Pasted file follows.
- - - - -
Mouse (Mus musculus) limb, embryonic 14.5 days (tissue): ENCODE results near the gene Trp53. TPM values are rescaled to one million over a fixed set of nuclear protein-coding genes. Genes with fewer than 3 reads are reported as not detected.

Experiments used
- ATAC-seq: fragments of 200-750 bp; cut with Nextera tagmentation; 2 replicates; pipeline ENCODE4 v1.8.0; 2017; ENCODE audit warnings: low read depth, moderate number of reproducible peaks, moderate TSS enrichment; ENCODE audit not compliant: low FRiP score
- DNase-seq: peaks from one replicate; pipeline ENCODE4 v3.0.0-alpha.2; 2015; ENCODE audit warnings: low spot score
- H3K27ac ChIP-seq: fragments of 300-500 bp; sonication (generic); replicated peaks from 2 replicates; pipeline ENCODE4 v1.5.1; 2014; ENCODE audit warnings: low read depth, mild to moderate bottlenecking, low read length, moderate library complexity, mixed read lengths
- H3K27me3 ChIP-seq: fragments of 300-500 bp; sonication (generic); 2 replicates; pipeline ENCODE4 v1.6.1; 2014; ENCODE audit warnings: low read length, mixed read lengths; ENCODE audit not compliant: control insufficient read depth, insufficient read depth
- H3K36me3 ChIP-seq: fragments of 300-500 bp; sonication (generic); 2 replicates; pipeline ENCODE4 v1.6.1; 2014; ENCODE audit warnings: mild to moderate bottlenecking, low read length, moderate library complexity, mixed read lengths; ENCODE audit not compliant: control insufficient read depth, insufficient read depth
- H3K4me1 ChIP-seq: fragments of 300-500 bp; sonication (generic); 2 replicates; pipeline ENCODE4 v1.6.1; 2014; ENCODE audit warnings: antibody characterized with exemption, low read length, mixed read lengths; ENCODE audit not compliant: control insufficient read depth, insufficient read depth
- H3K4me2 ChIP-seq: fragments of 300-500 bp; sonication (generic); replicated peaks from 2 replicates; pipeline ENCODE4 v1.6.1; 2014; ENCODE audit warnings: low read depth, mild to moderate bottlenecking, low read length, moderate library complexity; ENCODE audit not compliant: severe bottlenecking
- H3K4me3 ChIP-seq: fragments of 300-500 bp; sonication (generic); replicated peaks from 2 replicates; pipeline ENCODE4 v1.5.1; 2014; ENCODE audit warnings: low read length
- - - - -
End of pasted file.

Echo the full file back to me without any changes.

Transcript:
Mouse (Mus musculus) limb, embryonic 14.5 days (tissue): ENCODE results near the gene Trp53. TPM values are rescaled to one million over a fixed set of nuclear protein-coding genes. Genes with fewer than 3 reads are reported as not detected.

Experiments used
- ATAC-seq: fragments of 200-750 bp; cut with Nextera tagmentation; 2 replicates; pipeline ENCODE4 v1.8.0; 2017; ENCODE audit warnings: low read depth, moderate number of reproducible peaks, moderate TSS enrichment; ENCODE audit not compliant: low FRiP score
- DNase-seq: peaks from one replicate; pipeline ENCODE4 v3.0.0-alpha.2; 2015; ENCODE audit warnings: low spot score
- H3K27ac ChIP-seq: fragments of 300-500 bp; sonication (generic); replicated peaks from 2 replicates; pipeline ENCODE4 v1.5.1; 2014; ENCODE audit warnings: low read depth, mild to moderate bottlenecking, low read length, moderate library complexity, mixed read lengths
- H3K27me3 ChIP-seq: fragments of 300-500 bp; sonication (generic); 2 replicates; pipeline ENCODE4 v1.6.1; 2014; ENCODE audit warnings: low read length, mixed read lengths; ENCODE audit not compliant: control insufficient read depth, insufficient read depth
- H3K36me3 ChIP-seq: fragments of 300-500 bp; sonication (generic); 2 replicates; pipeline ENCODE4 v1.6.1; 2014; ENCODE audit warnings: mild to moderate bottlenecking, low read length, moderate library complexity, mixed read lengths; ENCODE audit not compliant: control insufficient read depth, insufficient read depth
- H3K4me1 ChIP-seq: fragments of 300-500 bp; sonication (generic); 2 replicates; pipeline ENCODE4 v1.6.1; 2014; ENCODE audit warnings: antibody characterized with exemption, low read length, mixed read lengths; ENCODE audit not compliant: control insufficient read depth, insufficient read depth
- H3K4me2 ChIP-seq: fragments of 300-500 bp; sonication (generic); replicated peaks from 2 replicates; pipeline ENCODE4 v1.6.1; 2014; ENCODE audit warnings: low read depth, mild to moderate bottlenecking, low read length, moderate library complexity; ENCODE audit not compliant: severe bottlenecking
- H3K4me3 ChIP-seq: fragments of 300-500 bp; sonication (generic); replicated peaks from 2 replicates; pipeline ENCODE4 v1.5.1; 2014; ENCODE audit warnings: low read length